UPI has more. YNet has local coverage.

The security fence has been the subject of national and international challenges. In April this year, the Israeli Supreme Court approved construction [JURIST report] of a portion of the fence around Jerusalem. The International Court of Justice [official website] handed down an advisory opinion [text; JURIST report] in 2004 that the fence violated international law.





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UN expert urges acceleration of Liberia rights efforts
Leslie Schulman on November 26, 2006 11:26 AM ET

[JURIST] UN Independent Expert on the Promotion and Protection of Human Rights in Liberia Charlotte Abaka, recently returned from an 11-day visit to that country, has called on the Liberian government to press ahead with its Truth and Reconciliation Commission (TRC) [UN Mission in Liberia news release, PDF] and appoint members to its Independent National Commission on Human Rights (INCHR). The TRC was publicly launched five months ago [JURIST report] to investigate and document human rights abuses occurring in Liberia from 1979 to 2003, but is not yet fully operational. The INCHR lacks a staff three years after its inclusion in the peace deal [BBC report] that ended Liberia's civil war. She said she was "very concerned" with the situation.

The TRC began its work in June after its inauguration [JURIST report] in February, but has already been criticized by human rights groups [JURIST report] who instead advocate a Liberian human rights court because the TRC cannot prosecute war crimes violations.






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Pinochet assumes 'political responsibility' for actions of military regime
Michael Sung on November 26, 2006 10:53 AM ET

[JURIST] Former Chilean dictator Augusto Pinochet [BBC profile; JURIST news archive] publicly assumed "full political responsibility" for the actions of his 1973-90 military regime in a statement released Saturday. The statement was read aloud by his wife at the celebration of Pinochet's 91st birthday, and marked the first time Pinochet has taken responsibility for his regime's actions, which included human rights abuses that Pinochet has previously attributed to subordinates. Pinochet nonetheless justified the military coup against Socialist Salvador Allende that brought him to power as having being necessary to preserve Chile's integrity amid "the continuation and worsening of the worse political and economic crisis than one can remember." The former dictator also made reference to his trial, which he characterized as being "vexation, persecution and injustices affecting [Pinochet] and [his] family" which he "gladly [offers] for the sake of harmony and peace that must prevail amongst Chileans."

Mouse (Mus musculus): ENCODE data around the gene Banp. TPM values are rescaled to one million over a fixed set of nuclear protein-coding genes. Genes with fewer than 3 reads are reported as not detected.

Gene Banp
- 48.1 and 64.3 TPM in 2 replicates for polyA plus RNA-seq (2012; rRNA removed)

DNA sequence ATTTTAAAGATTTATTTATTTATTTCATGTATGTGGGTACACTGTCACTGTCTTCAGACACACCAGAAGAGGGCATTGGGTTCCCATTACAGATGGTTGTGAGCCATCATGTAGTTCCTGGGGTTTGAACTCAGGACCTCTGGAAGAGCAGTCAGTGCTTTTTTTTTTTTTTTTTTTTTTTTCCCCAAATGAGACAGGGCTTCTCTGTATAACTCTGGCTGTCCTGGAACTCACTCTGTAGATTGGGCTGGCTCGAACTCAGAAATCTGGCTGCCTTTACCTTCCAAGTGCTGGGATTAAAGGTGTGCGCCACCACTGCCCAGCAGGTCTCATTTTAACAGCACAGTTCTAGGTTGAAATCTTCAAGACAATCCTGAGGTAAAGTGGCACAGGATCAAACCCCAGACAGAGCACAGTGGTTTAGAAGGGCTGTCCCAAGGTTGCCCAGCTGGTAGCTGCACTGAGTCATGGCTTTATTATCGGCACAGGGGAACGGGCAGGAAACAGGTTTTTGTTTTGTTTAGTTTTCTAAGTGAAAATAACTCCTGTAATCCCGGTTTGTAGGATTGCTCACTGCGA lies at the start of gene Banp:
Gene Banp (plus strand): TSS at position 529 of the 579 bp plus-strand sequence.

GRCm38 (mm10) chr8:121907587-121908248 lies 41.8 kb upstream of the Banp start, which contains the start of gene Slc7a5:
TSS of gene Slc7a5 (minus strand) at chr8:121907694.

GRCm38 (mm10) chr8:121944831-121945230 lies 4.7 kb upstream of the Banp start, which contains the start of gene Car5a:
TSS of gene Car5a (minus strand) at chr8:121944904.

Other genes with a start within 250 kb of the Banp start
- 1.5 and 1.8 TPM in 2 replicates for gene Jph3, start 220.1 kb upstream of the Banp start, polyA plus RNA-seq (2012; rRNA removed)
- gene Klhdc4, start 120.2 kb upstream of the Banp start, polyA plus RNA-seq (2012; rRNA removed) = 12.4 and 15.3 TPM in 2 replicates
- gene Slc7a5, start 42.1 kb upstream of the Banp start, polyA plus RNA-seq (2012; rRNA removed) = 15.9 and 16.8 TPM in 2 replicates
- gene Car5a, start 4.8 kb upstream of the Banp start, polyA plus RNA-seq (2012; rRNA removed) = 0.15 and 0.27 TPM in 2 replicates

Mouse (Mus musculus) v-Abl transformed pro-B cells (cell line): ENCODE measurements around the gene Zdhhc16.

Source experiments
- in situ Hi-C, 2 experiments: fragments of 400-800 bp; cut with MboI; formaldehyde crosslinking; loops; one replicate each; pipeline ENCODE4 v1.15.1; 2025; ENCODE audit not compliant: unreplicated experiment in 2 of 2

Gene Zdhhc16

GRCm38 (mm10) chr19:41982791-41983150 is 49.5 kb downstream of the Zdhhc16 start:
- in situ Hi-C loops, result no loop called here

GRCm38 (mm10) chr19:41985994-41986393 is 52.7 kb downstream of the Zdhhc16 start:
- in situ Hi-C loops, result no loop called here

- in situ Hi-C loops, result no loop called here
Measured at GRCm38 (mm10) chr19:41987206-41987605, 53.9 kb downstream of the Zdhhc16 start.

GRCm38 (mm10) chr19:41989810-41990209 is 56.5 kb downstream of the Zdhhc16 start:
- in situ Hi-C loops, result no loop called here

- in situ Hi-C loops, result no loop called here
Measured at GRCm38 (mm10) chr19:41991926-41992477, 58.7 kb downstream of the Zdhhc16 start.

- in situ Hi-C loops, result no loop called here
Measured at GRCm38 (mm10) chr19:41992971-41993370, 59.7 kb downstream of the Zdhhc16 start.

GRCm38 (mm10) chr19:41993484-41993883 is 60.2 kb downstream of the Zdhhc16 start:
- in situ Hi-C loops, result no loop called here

Pinochet, established as a lifetime senator under Article 45 of the 1980 Chilean Constitution [PDF text], has general immunity from prosecution, which requires a separate decision on whether to lift his immunity each time charges are brought against him. Pinochet has been stripped of immunity in a case involving the 1974 disappearance of Spanish priest Antonio Llido [JURIST report], and cases involving kidnapping, torture, and homicide [JURIST report], and tax evasion [JURIST report]. AP has more. El Mercurio has local coverage.






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Nepal assembly passes expanded citizenship bill
Michael Sung on November 26, 2006 10:04 AM ET

[JURIST] Nepal's House of Representatives Sunday passed a citizenship bill granting opportunity to apply for citizenship to an estimated four million people living in the Terai region along the country's southern border with India. The bill declares that individuals born before mid-April 1990 and who have been residing in Nepal [JURIST news archive] since that date, are eligible to acquire Nepali citizenship. The passing of the legislation fulfills a term of the peace agreement between the Nepalese government and Maoist rebels" [JURIST report], which stipulated citizenship reforms before national elections slated for mid-June of next year.

Opposition political parties conducted three weeks of pro-democracy protests [JURIST news archive] in April, forcing King Gyanendra [official profile; BBC profile] to reinstate parliament [JURIST report] and give up direct control of the government. A peace agreement last Tuesday formally ended a decade-long Maoist insurgency [JURIST report]. The agreement is expected to pave the way for Maoists to participate in an interim government by December 1, although a Sunday deadline to install a new interim parliament has now passed. AFP has more. eKantipur has local coverage.






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Lebanese government renews approval of Hariri tribunal over objections
Ryan Olden on November 25, 2006 4:26 PM ET